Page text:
The opinion of the court was delivered by: Michael A. Telesca United States District Judge
Petitioner Alex Nance ("petitioner") filed this pro se petition for a writ of habeas corpus pursuant to 28 U.S.C. § 2254 challenging his conviction on March 14, 2001, of two counts of Murder in the Second Degree (N.Y. Penal L. § 125.25(1), (3)), and one count each of Robbery in the First Degree (Penal L. § 160.15(1)) and Intimidating a Witness in the Third Degree (Penal L. § 215.15(1)). Following a jury trial in Erie County Court before Judge Shelia DiTullio, petitioner was sentenced as a second felony offender to an aggregate term of incarceration of twenty-seven years to life. Sentencing Mins at 9-10.
II. Factual Background and Procedural History
Petitioner's conviction arises out of the beating death of Gary Trzaska ("the victim") in the vicinity of Broadway Street and Titus Avenue in Buffalo, New York.
On or about October 2, 1998, three cousins, petitioner, William Nance ("Nance"), and Lorenzo Jones ("Jones"), walked to another cousin's house to "get some money" for drinks. T. 347-58.*fn1 On the way, they encountered the victim walking across the street in their direction. According to Nance*fn2 , petitioner initially punched the victim. T. 361-62. When the victim fell to the ground, he was repeatedly kicked by all three men in his head and body. T. 362-64. During the beating, petitioner dragged a set of three connected chairs from outside of a laundromat, which Jones raised up and forcefully threw onto the victim's head. Petitioner and Jones then continued to jump on the victim. T. 367. After the beating, Nance observed petitioner reach into the victim's pockets and remove something. T. 369.
In addition to Nance's testimony, three witnesses testified that petitioner confessed to the crime. T. 61, 67, 509, 513-15, 613-14, 618. The prosecution also presented four witnesses that observed the victim being beaten. T. 85-87, 89, 236-37, 240-41, 245, 288-96. Petitioner did not testify at trial.
Through counsel, petitioner appealed the judgment of conviction to the Appellate Division, Fourth Department, raising the following points:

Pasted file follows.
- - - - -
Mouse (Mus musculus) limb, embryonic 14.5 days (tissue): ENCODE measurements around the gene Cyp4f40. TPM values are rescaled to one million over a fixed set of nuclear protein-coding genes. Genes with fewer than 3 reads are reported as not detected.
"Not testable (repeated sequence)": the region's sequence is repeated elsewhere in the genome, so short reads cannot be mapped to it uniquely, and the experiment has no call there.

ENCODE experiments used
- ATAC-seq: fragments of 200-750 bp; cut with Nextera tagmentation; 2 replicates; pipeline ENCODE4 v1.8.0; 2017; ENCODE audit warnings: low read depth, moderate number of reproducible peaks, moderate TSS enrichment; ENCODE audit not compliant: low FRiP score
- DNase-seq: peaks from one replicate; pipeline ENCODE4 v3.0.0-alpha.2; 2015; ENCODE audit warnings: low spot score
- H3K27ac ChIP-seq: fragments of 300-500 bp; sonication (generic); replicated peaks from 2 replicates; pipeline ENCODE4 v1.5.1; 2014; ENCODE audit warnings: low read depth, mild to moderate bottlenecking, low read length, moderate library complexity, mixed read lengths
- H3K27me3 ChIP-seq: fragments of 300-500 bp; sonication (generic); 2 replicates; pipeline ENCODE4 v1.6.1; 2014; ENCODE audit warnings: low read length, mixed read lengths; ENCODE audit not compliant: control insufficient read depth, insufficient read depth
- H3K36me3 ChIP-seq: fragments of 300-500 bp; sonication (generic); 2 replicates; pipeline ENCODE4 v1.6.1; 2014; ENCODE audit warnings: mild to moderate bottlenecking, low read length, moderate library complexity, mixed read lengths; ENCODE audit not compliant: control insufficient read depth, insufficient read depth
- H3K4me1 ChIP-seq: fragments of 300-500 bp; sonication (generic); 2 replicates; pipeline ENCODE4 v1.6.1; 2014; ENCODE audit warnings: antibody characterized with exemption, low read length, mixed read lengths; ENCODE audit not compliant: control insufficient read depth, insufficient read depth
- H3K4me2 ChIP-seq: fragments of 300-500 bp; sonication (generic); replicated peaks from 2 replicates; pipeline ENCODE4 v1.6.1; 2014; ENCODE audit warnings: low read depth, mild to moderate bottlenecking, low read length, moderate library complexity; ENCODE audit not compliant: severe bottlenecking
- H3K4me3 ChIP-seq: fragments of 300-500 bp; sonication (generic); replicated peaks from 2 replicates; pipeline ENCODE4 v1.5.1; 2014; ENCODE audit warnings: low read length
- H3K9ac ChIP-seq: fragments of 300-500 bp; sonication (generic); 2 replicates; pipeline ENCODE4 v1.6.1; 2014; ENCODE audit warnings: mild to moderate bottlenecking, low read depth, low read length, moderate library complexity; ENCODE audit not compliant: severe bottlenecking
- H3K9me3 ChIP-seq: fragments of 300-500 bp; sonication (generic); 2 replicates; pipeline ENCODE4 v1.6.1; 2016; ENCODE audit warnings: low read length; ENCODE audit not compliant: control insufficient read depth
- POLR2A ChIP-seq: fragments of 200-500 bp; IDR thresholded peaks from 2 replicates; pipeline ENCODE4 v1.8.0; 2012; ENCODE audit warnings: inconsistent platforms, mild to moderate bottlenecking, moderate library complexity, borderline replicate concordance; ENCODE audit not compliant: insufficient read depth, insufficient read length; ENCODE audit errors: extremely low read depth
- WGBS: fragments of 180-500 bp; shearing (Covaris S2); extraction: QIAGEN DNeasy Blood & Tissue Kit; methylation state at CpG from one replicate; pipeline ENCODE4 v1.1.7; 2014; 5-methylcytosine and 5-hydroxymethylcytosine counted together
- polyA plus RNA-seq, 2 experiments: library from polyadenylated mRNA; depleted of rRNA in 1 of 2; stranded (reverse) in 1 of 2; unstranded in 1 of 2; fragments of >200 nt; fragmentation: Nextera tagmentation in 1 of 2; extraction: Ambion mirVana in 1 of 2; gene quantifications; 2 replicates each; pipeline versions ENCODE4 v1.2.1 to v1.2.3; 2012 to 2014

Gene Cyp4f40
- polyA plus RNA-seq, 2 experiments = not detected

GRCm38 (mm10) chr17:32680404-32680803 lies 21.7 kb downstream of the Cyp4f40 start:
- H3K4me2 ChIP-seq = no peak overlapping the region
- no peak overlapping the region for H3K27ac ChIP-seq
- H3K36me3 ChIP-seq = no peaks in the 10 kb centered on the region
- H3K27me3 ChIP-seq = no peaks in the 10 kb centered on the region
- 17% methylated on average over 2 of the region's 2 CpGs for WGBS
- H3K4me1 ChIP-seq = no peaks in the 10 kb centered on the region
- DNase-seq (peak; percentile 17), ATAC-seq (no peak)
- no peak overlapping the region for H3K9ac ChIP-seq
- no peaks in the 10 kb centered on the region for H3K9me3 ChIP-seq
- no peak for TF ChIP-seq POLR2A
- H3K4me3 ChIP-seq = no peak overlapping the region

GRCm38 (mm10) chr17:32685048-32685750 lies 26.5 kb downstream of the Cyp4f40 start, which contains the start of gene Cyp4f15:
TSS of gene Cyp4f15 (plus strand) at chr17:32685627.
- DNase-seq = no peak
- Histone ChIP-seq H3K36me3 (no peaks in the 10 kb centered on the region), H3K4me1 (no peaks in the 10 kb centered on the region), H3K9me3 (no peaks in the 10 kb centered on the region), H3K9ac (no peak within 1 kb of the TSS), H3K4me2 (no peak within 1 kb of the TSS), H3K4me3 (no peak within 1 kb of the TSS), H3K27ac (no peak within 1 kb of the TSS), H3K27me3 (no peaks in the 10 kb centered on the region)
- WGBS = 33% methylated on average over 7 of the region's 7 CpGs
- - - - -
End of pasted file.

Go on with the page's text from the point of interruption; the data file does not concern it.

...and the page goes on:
(1) ineffective assistance of trial counsel;
(2) the admission of television cameras in the courtroom deprived petitioner of a fair trial;
(3) the prosecution committed a Rosario violation;
(4) the conviction was against the weight of the evidence; and
(5) the sentence was harsh and excessive. See Petitioner's ("Pet'r") Appellate Br. 18-67. The Fourth Department unanimously affirmed the conviction. People v. Nance, 2 A.D.3d 1473 (4th Dept. 2003); lv. denied 2 N.Y.3d 764 (2004).
While his direct appeal was pending, petitioner sought to vacate his conviction pursuant to New York Crim. Proc. Law ("C.P.L.") § 440.10 on the grounds of ineffective assistance of counsel and that the prosecution failed to turn over Rosario / Brady material to the defense. The county court denied that motion without a hearing. See Memorandum and Order, No. 98-2415-002 dated 12/2/2003. Leave to appeal that denial was denied by the Appellate Division on May 12, 2005.
On June 12, 2004, petitioner filed a second C.P.L. § 440.10 motion alleging that the court erred in submitting inconsistent counts of murder to the jury*fn3 , and that his attorney failed to object to that submission. The county court denied petitioner's motion as moot and on procedural grounds. See Memorandum and Order, No. 98-2415-002 dated 1/4/2005. Leave to appeal was denied on May 12, 2005.
By motion for a writ of error coram nobis, petitioner alleged that his appellate counsel did not afford him effective representation. The Fourth Department denied that motion, Nance, 26 A.D.3d 902 (4th Dept.), and leave to appeal its denial was denied by the New York Court of Appeals. 7 N.Y.3d 760 (2006).
Petitioner then filed a timely petition for writ habeas corpus pursuant to 28 U.S.C. § 2254, raising the following claims: (1) ineffective assistance of trial counsel; (2) the admission of television cameras in the courtroom deprived petitioner of his right to a fair trial; (3) the prosecution committed a Rosario/Brady violation; (4) insufficiency of the evidence; and (5) the prosecution knowingly used false testimony at trial. See Petition ("Pet.") at Attach. 5-10; Pet'r Mem. 1-14. (Dkt. ## 1, 15).
For the reasons that follow, the petition is denied and the ...